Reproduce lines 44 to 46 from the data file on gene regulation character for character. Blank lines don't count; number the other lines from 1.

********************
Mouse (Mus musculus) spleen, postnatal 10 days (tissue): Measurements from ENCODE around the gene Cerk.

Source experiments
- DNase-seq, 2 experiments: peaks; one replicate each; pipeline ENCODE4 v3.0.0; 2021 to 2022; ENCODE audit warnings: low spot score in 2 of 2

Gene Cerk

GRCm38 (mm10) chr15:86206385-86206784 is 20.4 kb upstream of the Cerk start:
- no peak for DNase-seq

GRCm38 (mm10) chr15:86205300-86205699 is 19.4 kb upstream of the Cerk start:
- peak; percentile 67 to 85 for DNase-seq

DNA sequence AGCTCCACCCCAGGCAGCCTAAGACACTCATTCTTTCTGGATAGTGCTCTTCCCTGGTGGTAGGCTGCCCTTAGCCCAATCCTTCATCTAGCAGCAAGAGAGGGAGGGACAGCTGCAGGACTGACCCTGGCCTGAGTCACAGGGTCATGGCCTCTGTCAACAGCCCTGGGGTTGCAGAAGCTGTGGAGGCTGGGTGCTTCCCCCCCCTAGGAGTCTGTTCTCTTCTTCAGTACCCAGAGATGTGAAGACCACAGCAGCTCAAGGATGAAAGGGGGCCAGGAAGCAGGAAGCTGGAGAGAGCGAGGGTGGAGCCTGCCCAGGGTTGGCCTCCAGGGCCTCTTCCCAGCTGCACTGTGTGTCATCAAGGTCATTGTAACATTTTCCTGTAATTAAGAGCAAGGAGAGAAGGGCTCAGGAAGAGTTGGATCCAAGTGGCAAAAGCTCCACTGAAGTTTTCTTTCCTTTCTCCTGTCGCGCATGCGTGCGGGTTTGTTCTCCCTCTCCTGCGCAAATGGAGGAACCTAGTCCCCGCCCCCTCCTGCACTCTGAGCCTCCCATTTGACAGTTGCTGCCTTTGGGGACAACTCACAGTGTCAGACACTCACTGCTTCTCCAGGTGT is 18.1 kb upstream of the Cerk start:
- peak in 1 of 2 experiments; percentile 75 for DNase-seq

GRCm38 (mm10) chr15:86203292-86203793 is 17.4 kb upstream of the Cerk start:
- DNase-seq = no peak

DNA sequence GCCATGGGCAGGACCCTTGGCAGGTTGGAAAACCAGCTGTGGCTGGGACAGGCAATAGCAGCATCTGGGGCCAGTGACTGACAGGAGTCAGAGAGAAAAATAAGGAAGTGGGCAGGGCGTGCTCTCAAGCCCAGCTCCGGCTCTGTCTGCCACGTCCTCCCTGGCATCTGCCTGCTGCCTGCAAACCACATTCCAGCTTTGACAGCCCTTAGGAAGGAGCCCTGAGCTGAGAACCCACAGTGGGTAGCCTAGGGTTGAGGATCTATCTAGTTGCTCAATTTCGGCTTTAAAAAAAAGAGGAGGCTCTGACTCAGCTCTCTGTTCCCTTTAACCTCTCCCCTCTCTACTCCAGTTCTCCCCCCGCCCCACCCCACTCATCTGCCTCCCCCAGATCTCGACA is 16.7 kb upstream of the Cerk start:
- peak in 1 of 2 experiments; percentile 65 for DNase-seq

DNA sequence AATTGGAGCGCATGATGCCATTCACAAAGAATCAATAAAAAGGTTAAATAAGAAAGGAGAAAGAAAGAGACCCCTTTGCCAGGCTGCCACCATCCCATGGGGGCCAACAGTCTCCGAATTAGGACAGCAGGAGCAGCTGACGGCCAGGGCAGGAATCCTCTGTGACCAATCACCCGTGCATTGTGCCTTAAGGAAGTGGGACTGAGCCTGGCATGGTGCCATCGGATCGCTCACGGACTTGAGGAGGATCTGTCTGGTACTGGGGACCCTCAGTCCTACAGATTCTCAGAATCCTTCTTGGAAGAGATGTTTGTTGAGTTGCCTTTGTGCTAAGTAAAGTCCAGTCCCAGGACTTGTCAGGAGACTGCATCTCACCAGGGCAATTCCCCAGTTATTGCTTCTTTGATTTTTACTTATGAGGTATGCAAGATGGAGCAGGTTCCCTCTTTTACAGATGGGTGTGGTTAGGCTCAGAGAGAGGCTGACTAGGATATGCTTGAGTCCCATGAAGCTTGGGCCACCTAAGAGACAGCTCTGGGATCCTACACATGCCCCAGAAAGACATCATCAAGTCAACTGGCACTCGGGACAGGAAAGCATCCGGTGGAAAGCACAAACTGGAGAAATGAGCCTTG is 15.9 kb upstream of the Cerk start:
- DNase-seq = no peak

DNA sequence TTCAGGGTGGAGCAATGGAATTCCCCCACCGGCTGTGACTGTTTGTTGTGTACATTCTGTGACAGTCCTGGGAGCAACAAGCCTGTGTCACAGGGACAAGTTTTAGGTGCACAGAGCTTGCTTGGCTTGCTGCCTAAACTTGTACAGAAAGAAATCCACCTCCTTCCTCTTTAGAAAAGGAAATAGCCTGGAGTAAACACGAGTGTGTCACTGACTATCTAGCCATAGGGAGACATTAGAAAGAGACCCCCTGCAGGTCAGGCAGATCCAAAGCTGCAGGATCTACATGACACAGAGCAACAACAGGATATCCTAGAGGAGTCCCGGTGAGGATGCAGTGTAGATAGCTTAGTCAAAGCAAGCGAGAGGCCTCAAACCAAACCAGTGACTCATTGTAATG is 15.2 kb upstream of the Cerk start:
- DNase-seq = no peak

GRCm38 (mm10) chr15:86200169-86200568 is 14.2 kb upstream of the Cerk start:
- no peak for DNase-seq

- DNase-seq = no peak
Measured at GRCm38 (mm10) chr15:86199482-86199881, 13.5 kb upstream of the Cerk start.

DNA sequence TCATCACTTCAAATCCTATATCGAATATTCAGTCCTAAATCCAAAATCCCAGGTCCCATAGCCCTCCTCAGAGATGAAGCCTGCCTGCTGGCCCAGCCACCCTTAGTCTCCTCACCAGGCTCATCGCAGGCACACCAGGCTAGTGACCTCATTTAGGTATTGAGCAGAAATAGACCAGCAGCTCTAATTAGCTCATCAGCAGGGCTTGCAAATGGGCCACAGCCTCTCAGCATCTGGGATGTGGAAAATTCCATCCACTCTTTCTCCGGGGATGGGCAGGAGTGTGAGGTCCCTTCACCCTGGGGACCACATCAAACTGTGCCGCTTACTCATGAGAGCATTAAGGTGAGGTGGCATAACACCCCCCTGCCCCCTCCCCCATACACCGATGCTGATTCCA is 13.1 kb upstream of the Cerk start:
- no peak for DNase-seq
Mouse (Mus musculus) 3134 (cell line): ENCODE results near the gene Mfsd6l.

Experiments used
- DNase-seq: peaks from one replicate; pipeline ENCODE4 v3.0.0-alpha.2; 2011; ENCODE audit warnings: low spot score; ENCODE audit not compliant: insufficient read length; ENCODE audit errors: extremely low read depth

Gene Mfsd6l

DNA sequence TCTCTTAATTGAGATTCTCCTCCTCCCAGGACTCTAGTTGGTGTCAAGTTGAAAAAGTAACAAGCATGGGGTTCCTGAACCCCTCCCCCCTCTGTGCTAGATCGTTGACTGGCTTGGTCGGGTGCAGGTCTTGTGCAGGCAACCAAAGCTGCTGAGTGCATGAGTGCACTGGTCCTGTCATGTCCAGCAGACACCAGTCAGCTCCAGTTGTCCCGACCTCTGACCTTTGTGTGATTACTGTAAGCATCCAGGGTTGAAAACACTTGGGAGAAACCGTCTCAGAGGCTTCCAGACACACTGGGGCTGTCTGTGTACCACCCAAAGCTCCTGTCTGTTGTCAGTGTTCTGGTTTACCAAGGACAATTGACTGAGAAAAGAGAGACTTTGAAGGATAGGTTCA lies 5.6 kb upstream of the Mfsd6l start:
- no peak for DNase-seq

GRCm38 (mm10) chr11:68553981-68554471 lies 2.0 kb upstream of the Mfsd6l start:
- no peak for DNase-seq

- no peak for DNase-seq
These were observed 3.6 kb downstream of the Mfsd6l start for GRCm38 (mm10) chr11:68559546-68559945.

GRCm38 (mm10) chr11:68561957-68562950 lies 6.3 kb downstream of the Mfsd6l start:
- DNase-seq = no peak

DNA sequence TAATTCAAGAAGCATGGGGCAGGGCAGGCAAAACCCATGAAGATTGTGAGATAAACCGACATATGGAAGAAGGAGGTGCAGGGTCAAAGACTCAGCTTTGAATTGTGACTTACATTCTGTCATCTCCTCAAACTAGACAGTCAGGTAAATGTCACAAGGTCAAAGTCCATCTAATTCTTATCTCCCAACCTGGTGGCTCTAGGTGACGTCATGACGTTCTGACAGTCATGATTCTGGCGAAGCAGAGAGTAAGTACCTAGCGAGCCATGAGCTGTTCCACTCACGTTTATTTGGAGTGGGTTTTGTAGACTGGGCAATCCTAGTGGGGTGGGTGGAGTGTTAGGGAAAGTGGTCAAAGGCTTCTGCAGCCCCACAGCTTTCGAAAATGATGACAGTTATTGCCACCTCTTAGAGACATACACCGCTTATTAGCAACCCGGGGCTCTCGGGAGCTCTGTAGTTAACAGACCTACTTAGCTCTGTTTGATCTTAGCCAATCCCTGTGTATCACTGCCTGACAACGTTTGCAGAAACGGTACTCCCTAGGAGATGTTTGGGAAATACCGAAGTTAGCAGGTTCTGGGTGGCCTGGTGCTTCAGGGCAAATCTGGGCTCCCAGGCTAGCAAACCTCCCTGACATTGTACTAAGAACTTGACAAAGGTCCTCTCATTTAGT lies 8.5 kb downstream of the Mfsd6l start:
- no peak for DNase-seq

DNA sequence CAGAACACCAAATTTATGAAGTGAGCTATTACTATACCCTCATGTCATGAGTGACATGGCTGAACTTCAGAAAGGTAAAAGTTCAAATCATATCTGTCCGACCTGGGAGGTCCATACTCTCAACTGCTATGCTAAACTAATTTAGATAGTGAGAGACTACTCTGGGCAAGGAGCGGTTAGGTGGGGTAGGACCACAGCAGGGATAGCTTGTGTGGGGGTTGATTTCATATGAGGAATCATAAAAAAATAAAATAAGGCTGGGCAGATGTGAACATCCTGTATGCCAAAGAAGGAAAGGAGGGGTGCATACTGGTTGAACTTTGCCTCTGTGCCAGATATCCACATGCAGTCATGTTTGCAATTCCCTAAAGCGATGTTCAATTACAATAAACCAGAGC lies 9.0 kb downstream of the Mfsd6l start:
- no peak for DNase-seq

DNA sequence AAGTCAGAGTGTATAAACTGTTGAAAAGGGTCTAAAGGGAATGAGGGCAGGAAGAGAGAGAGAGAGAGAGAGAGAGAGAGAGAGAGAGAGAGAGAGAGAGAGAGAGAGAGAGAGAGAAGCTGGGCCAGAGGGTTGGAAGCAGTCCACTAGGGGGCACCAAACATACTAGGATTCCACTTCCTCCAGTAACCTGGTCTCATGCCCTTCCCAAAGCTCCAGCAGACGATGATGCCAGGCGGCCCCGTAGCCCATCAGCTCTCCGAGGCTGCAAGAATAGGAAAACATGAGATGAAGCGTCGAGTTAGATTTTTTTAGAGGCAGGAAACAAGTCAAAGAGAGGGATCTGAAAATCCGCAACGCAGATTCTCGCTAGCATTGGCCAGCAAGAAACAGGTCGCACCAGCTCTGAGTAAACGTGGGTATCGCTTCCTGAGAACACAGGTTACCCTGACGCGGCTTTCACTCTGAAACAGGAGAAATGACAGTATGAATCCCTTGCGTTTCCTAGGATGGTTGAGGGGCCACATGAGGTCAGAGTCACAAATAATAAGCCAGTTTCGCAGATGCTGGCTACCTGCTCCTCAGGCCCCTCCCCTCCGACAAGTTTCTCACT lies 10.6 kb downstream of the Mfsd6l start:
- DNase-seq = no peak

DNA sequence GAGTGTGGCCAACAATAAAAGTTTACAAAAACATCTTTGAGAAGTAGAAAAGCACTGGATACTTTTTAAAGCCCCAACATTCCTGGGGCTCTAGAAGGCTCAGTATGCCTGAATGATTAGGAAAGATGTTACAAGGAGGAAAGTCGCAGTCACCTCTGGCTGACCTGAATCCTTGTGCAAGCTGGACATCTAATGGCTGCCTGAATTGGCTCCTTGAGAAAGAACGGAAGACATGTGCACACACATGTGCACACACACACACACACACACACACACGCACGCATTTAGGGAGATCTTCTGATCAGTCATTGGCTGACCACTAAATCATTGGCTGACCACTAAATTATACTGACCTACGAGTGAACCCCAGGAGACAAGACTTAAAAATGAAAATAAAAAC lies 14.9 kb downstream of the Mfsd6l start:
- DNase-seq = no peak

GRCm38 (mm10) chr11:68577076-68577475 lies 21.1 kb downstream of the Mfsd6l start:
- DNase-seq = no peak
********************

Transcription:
- DNase-seq = no peak

GRCm38 (mm10) chr11:68577076-68577475 lies 21.1 kb downstream of the Mfsd6l start:
- DNase-seq = no peak